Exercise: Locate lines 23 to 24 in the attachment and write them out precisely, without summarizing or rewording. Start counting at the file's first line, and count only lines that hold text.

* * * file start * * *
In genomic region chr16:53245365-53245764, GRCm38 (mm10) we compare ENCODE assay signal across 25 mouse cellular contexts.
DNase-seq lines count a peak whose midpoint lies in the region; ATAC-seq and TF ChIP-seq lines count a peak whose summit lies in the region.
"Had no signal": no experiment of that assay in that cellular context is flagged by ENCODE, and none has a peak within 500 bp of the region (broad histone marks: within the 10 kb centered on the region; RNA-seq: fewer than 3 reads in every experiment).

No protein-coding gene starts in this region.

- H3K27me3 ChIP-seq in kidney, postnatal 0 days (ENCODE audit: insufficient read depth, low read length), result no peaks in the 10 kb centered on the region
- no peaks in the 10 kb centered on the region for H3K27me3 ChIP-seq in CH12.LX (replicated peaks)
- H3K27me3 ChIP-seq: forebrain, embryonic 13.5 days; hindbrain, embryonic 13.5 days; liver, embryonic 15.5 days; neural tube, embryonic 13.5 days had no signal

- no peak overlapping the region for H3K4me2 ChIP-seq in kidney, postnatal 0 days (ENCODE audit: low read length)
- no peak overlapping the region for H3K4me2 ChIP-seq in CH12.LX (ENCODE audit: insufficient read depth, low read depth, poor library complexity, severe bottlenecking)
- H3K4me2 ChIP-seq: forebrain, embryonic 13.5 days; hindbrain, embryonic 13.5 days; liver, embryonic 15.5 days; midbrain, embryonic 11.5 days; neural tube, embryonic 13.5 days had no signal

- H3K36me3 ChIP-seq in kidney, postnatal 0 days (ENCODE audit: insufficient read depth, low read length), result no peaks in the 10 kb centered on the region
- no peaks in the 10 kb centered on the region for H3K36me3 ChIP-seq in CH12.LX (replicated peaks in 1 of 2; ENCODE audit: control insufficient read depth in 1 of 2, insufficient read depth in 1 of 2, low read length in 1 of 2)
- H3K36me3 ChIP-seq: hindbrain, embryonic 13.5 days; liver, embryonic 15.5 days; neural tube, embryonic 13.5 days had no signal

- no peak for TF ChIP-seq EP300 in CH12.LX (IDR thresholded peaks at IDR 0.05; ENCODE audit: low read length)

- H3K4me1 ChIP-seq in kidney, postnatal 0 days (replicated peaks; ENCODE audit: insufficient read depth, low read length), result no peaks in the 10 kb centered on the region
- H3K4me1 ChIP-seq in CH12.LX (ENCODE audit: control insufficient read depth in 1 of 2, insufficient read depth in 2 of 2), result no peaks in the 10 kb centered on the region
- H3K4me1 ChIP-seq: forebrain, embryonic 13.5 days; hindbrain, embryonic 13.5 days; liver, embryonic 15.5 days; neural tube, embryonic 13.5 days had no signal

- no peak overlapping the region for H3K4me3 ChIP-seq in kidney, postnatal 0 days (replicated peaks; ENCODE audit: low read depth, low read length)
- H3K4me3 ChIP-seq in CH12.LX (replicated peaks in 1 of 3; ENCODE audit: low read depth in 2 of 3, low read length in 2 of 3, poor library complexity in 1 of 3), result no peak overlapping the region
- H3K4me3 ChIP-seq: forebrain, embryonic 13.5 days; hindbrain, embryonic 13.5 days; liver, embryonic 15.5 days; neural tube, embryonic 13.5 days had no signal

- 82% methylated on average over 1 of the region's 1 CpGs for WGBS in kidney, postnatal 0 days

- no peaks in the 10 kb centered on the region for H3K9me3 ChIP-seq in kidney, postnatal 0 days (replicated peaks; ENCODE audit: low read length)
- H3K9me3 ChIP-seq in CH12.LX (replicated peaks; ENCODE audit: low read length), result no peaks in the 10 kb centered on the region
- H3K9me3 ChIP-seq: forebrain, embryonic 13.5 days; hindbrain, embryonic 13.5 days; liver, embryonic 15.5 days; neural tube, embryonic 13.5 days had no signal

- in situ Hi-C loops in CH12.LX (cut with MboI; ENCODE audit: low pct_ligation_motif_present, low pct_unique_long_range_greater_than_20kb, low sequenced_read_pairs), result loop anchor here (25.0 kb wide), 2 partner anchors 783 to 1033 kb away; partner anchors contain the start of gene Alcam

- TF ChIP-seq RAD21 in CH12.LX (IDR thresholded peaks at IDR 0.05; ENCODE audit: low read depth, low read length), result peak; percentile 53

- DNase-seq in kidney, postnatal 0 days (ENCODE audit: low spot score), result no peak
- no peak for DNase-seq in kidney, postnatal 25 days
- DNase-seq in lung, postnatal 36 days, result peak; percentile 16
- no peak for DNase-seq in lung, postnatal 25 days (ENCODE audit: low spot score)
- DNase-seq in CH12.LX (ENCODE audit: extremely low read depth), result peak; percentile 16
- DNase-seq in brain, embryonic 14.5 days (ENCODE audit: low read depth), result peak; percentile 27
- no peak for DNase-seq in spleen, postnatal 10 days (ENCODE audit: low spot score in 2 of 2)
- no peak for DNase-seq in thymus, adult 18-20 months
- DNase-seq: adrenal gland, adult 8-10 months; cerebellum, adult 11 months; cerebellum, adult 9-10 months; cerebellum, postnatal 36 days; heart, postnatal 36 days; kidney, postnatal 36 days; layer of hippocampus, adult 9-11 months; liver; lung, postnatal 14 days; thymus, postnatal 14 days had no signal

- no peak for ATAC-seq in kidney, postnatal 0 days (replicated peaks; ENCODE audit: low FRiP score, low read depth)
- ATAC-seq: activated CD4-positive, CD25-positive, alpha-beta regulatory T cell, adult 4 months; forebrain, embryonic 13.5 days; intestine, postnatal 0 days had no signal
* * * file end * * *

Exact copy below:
- H3K9me3 ChIP-seq in CH12.LX (replicated peaks; ENCODE audit: low read length), result no peaks in the 10 kb centered on the region
- H3K9me3 ChIP-seq: forebrain, embryonic 13.5 days; hindbrain, embryonic 13.5 days; liver, embryonic 15.5 days; neural tube, embryonic 13.5 days had no signal